Did the Crisis Change it All? Evidence from Monetary and Fiscal Policy
AbstractThe recent financial and economic crisis has triggered bold and diverse policy responses to prevent further, sharper and prolonged adverse effects to the financial and the real sector. The measures for alleviating the cycle were a feature both of the advanced and the emerging and developing economies, albeit less pronounced in the latter. The bulk of extraordinary measures undertaken refers to providing monetary and fiscal stimulus, implying possible change within the monetary and the fiscal policy reaction function. Hence, in this study we estimate monetary and fiscal policy reaction function, on a sample of 61 advanced and emerging and developing countries, using panel techniques. Since the purpose is to assess the potential change in the reaction functions during the recent crisis, estimates are done for the period prior and during the crisis. More precisely, we have analyzed whether monetary and fiscal policies have been more focused on closing the output gap during the recent crisis vis-à-vis the period before the crisis. Our findings prove that the magnitude of the reaction has been much stronger during the crisis period. In addition to this key research question, the analysis investigates whether policy responses in the advanced economies have been stronger compared to the ones in developing economies. Advanced economies appear to have been much more aggressive in stabilizing output during crisis compared to their emerging and developing counterparts. Finally, the role of the constraints - the exchange rate regime, the initial conditions in context of external position (the current account balance and the level of external indebtedness), as well as the fiscal space (public debt) - is also explored. We find that the pegged exchange rate regime, the high current account and the high external indebtedness have constrained monetary authorities to respond to inflation and output during crisis, while there is mixed evidence for the constraining role of the high level of public debt to the fiscal policy reaction.
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Bibliographic InfoPaper provided by University Library of Munich, Germany in its series MPRA Paper with number 43163.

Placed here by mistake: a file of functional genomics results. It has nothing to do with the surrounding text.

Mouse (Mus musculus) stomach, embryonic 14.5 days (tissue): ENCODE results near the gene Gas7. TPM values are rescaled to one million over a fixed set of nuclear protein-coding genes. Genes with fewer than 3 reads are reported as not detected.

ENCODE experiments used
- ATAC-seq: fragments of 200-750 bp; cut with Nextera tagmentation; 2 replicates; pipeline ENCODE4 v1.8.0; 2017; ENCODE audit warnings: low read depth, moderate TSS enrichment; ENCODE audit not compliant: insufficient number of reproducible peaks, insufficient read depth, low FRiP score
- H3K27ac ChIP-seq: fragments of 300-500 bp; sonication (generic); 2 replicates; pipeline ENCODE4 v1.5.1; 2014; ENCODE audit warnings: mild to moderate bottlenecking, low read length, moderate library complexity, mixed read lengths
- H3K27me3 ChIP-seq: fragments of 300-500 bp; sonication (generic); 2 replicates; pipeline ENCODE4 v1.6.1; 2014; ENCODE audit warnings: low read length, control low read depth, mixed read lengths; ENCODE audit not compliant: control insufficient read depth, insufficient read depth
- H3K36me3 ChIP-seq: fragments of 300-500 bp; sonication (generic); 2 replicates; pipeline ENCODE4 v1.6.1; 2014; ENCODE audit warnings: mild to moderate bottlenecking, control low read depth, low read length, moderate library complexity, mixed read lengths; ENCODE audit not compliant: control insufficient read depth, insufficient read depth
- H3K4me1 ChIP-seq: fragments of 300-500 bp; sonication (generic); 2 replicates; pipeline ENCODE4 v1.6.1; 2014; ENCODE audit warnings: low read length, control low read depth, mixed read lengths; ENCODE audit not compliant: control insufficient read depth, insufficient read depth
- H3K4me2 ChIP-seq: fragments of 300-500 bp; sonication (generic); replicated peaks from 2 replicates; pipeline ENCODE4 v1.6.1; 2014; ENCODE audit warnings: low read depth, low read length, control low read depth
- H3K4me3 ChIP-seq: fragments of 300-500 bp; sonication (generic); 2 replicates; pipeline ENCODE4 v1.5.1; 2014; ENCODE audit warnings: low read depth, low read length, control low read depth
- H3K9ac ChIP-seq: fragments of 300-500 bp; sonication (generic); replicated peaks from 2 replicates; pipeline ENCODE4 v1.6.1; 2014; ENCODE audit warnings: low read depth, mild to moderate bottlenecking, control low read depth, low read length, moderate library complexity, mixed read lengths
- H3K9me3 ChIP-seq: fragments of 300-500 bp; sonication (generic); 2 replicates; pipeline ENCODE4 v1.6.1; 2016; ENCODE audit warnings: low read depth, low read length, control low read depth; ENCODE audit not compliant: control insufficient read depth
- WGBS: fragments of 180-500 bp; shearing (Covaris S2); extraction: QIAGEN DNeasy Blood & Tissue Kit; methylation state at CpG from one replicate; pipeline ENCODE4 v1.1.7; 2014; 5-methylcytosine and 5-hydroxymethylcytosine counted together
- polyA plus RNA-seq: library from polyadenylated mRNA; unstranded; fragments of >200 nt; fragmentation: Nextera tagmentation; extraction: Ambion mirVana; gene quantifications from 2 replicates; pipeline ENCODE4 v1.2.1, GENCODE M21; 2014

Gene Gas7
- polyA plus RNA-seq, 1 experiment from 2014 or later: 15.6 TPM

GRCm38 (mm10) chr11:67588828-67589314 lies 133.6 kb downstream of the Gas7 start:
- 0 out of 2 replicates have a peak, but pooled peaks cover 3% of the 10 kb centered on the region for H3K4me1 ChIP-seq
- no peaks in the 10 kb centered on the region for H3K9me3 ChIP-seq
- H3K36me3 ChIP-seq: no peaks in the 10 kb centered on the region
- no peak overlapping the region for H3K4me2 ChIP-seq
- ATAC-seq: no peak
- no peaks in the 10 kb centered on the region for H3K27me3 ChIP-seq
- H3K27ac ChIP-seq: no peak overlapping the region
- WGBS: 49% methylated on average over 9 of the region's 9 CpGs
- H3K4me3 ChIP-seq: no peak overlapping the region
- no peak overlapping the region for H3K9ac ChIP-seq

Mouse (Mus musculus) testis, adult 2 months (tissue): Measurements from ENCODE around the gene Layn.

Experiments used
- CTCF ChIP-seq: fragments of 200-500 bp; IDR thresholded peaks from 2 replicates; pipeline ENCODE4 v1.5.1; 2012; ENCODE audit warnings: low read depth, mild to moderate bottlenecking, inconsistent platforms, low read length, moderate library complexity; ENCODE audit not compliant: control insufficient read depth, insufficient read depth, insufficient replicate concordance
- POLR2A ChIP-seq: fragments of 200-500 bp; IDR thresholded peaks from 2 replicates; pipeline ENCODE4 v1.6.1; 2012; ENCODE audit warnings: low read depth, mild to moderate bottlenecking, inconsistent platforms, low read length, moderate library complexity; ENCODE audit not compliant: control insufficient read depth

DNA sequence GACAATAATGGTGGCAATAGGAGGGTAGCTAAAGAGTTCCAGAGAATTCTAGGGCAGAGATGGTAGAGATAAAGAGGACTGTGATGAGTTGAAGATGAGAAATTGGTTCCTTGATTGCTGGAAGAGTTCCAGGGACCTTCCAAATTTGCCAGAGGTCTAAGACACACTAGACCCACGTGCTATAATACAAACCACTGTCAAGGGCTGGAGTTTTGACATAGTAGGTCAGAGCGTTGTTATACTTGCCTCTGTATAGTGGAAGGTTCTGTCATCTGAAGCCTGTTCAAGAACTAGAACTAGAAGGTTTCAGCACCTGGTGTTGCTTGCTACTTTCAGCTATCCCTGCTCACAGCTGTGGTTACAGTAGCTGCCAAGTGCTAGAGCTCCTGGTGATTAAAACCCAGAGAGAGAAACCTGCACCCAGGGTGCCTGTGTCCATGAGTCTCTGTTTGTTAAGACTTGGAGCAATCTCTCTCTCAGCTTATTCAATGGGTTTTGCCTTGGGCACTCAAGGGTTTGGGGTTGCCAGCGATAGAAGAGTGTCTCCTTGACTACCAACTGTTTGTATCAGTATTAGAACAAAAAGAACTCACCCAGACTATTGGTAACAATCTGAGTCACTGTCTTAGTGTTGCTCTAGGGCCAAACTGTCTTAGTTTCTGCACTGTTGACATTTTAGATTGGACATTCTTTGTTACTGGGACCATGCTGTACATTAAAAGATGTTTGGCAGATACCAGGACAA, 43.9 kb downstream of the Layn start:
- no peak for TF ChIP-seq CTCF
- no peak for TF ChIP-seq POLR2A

Date of creation: Nov 2010
Date of revision:
global crisis; monetary policy; fiscal policy; policy change; policy constraints; panel;
Find related papers by JEL classification:
- E62 - Macroeconomics and Monetary Economics - - Macroeconomic Policy, Macroeconomic Aspects of Public Finance, and General Outlook - - - Fiscal Policy
- E43 - Macroeconomics and Monetary Economics - - Money and Interest Rates - - - Interest Rates: Determination, Term Structure, and Effects
- E58 - Macroeconomics and Monetary Economics - - Monetary Policy, Central Banking, and the Supply of Money and Credit - - - Central Banks and Their Policies
- E52 - Macroeconomics and Monetary Economics - - Monetary Policy, Central Banking, and the Supply of Money and Credit - - - Monetary Policy
- E63 - Macroeconomics and Monetary Economics - - Macroeconomic Policy, Macroeconomic Aspects of Public Finance, and General Outlook - - - Comparative or Joint Analysis of Fiscal and Monetary Policy; Stabilization; Treasury Policy
- E61 - Macroeconomics and Monetary Economics - - Macroeconomic Policy, Macroeconomic Aspects of Public Finance, and General Outlook - - - Policy Objectives; Policy Designs and Consistency; Policy Coordination
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- Cristina Aurora Bunea-Bontas & Mihaela Cosmina Petre, 2010.
"Fiscal Policy During The Current Crisis,"
Journal of Information Systems & Operations Management,
Romanian-American University, vol. 5(4), pages 48-67, december.
- Kazuhiko Hayakawa, 2009. "First Difference or Forward Orthogonal Deviation- Which Transformation Should be Used in Dynamic Panel Data Models?: A Simulation Study," Economics Bulletin, AccessEcon, vol. 29(3), pages 2008-2017.
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